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Dexter adapting quickly to Bears' defensive system

Bears rookie defensive lineman Gervon Dexter Sr.
Bears rookie defensive lineman Gervon Dexter Sr.

Adjusting to a different type of defense than the one he played in at Florida, rookie defensive tackle Gervon Dexter Sr. is making a smooth transition with the Bears.

"He's definitely taken a lot of steps forward, in the pass rush and the run game too," said defensive line coach Travis Smith. "It's a different system that he's coming from, but he's acclimated quick. Now the main thing is he's got to be consistent."

After being asked to read and react in Florida's two-gap scheme, Dexter is being indoctrinated into a Bears defense that requires tackles to penetrate and disrupt by firing off the ball while still maintaining gap integrity and discipline. 

"Some of the skillsets that I wasn't able to [show] in college, I kind of already was gifted with," Dexter said. "I wanted to do some of the things that I get to do here now in college, but, unfortunately, I wasn't able to. 

"It was an easier transition for me just because I always wanted to get down in that stance and just get to go. I always wanted to be able to just rush the passer and utilize and showcase my talents. That's some of the things I get to do now, and I think it's going to be good for me."

Dexter believes that he's made "huge progress" since the start of training camp and is driven to continue to improve in all areas—whether that's defending the run, honing his pass rush skills or gaining a better grasp of the playbook. 

The 6-6, 312-pounder is so committed to his craft that he watches extra film, works on getting out of his stance before practice and picks the brains of veteran teammates. 

"The most impressive thing right now is his disposition," Smith said, "the way he wants to work, the way he is very focused on improving every day. It's extremely important to him and he loves it. That's one thing you can't teach; someone who loves football. They either love it or they don't, so that's something that you're excited about. No matter what happens through the adversity and through the success, [he's] always going to take steps to try to improve."

Dexter has attracted the attention of veteran teammates on both sides of the ball.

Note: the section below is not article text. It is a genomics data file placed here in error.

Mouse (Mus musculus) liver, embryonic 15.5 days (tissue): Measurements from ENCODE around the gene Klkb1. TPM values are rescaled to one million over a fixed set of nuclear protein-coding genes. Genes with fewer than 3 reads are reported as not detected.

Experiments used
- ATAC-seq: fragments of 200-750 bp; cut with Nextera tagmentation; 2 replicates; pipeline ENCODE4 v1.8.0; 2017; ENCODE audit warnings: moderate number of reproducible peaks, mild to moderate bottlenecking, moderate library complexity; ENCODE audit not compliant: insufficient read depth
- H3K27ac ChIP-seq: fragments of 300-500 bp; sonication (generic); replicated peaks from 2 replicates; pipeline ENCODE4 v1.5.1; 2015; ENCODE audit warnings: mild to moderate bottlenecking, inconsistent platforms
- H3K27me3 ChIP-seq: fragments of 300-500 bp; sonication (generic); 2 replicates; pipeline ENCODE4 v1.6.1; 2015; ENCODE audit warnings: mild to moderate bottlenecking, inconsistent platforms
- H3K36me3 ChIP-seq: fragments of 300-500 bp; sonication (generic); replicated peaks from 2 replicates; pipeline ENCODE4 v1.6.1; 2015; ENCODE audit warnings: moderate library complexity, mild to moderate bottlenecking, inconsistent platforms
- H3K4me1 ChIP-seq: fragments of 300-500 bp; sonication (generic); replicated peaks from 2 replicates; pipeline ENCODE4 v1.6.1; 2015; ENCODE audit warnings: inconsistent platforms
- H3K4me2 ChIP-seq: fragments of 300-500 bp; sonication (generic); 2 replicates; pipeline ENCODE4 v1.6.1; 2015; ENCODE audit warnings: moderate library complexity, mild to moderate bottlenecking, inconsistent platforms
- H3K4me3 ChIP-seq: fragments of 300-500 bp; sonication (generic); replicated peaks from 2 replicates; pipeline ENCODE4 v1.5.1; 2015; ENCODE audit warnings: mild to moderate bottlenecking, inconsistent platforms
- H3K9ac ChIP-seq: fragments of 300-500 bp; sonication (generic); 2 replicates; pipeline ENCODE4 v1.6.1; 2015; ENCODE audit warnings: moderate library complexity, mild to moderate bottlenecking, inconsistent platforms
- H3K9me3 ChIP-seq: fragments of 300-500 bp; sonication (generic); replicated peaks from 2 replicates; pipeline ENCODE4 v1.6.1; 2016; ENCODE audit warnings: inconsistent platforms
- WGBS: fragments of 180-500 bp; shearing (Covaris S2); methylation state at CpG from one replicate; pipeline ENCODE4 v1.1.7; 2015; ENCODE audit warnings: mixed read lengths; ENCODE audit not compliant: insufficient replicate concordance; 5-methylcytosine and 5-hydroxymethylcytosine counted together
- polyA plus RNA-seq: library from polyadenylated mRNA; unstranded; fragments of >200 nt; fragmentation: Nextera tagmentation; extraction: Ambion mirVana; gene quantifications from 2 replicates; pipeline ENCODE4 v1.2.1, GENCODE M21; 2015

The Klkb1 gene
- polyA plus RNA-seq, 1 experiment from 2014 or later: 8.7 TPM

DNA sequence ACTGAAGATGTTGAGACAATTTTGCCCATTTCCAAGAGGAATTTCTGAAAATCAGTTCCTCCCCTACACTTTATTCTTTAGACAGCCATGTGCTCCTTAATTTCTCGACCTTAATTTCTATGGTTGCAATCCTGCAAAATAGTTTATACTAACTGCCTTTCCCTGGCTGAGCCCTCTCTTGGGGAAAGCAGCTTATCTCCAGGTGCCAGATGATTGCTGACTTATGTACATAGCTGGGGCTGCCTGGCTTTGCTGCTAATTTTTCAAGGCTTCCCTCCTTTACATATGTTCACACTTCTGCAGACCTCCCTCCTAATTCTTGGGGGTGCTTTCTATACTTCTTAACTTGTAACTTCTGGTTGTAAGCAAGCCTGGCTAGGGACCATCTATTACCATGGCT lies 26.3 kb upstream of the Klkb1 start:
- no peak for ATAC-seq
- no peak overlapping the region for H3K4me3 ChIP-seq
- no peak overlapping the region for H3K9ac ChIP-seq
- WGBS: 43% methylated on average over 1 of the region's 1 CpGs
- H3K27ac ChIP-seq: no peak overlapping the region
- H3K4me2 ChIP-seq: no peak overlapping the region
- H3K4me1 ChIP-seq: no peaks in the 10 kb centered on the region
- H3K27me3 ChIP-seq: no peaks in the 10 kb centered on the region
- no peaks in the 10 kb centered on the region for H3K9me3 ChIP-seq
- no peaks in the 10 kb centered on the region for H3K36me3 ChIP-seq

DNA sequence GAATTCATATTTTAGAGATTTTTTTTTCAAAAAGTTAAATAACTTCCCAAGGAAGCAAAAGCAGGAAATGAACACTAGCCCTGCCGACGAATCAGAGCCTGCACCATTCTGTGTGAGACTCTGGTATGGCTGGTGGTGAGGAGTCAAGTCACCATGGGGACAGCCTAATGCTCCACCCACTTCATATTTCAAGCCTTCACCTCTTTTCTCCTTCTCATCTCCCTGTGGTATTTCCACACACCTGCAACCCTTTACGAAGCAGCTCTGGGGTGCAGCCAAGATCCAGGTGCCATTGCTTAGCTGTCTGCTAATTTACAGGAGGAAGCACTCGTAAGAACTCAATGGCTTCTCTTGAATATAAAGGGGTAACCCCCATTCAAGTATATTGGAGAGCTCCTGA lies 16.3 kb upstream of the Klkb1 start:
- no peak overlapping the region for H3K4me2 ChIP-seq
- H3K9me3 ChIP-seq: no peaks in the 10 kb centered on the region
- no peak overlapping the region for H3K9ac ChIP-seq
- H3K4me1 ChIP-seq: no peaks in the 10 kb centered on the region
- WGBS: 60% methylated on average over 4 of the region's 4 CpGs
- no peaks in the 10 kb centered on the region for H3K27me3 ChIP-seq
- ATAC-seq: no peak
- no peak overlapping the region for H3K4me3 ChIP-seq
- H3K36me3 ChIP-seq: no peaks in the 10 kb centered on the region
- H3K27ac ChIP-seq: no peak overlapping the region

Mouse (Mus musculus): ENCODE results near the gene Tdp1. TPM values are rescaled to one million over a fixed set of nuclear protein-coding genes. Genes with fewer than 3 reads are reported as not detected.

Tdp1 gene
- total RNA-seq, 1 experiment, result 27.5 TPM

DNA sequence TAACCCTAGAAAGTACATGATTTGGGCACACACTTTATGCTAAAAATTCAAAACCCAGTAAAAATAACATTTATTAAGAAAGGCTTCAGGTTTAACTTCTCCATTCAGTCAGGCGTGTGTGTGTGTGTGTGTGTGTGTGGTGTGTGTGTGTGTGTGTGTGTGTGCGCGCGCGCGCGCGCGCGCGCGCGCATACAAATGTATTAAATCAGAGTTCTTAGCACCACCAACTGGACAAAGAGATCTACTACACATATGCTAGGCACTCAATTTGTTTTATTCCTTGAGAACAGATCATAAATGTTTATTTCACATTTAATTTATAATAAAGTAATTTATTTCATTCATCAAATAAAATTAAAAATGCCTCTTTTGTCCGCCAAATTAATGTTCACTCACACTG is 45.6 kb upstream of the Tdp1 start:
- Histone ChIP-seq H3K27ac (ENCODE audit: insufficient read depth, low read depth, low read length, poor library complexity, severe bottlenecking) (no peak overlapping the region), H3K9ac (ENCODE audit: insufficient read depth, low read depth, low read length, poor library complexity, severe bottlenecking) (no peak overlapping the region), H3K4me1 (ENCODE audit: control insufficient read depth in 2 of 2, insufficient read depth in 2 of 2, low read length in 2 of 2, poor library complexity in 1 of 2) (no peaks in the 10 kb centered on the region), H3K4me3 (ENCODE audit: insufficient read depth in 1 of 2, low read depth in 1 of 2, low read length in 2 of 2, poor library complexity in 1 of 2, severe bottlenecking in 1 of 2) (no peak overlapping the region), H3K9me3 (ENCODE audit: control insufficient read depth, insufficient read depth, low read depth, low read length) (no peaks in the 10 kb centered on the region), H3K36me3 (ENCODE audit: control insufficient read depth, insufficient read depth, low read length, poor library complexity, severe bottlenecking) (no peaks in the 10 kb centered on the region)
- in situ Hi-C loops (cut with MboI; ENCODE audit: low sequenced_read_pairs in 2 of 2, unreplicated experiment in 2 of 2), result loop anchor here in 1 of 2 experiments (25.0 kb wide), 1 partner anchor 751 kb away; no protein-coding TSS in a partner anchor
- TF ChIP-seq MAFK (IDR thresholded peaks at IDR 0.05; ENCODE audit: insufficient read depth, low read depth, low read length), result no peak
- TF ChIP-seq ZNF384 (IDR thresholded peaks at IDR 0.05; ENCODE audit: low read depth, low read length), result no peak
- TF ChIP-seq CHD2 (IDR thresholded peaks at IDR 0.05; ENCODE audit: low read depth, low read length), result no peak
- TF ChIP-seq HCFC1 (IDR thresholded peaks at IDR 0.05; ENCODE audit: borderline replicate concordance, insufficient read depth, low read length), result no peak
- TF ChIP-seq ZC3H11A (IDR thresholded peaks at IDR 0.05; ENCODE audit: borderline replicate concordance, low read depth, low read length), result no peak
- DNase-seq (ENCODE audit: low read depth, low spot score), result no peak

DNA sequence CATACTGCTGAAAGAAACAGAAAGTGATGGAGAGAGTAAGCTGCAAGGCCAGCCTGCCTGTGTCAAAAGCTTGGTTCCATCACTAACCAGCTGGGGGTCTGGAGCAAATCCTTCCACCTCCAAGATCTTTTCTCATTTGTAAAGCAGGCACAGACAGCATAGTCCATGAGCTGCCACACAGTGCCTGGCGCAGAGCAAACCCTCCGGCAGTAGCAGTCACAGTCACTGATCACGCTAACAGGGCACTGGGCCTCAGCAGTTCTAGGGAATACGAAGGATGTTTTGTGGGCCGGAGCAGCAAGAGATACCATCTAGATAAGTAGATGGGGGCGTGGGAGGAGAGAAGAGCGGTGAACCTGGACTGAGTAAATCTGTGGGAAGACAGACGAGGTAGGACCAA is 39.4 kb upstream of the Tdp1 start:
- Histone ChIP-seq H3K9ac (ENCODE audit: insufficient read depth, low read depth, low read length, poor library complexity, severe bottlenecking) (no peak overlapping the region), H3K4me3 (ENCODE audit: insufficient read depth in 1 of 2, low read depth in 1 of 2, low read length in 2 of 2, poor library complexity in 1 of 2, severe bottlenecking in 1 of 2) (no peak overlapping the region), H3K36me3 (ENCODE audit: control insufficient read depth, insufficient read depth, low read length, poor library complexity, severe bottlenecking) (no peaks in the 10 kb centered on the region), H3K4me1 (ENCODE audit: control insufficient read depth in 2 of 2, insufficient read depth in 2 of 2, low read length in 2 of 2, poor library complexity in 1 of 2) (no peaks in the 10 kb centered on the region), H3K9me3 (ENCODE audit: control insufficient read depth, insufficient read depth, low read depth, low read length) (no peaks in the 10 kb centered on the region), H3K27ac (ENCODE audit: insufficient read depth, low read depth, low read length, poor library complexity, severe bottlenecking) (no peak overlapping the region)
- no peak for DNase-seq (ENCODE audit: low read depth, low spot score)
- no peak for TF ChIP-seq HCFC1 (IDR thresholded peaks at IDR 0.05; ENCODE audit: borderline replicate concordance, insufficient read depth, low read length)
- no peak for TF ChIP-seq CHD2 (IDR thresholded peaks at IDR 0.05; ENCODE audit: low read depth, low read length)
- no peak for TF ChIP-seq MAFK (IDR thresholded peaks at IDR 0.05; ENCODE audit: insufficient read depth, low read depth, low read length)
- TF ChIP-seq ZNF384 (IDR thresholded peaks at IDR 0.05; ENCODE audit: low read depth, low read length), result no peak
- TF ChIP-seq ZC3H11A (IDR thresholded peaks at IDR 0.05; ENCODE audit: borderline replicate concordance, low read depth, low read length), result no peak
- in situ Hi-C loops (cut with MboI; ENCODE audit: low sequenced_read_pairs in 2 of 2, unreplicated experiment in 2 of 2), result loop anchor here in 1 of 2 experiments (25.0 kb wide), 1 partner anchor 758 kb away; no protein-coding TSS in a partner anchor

"As a young guy, the way he uses his hands and uses the offensive lineman's leverage against him, he's really kind of figured it out pretty well so far," said center Cody Whitehair. "I'm really excited to see what he does in the preseason games and then going into the [regular] season too." 

Veteran defensive tackle Justin Jones likes how Dexter has been able to comprehend the nuances of the game that are discussed in their position meetings, such as making pre-snap reads and understanding the intricacies of offensive formations like line splits and running back depth.

"We talk about all sorts of things that the average rookie probably wouldn't recognize, but he's not your average rookie, in my opinion," Jones said. "I feel like he's able to get all that knowledge and be able to show it on the field." 

The first time that Dexter will have a chance to show what he can do on an NFL field comes Saturday when the Bears host the Titans in their preseason opener. 

The 21-year-old insists that he isn't nervous or anxious about making his pro debut. 

"Naw, I'm ready," Dexter said. "I'm ready to compete. I'm not looking at it as a preseason game. It's my first NFL game. I'm prepared for it. I'm going to prepare for it. I'm just ready to compete. I'm going to showcase my talents." 

Based on how he's performed in training camp, Dexter is confident that he'll be able to contribute this season as a rookie—and he isn't the only one who feels that way. 

"He looks the part, and he's using that frame that he has to his advantage," Whitehair said. "He's very powerful, very quick off the ball. I think he's going to have a good year, for sure."

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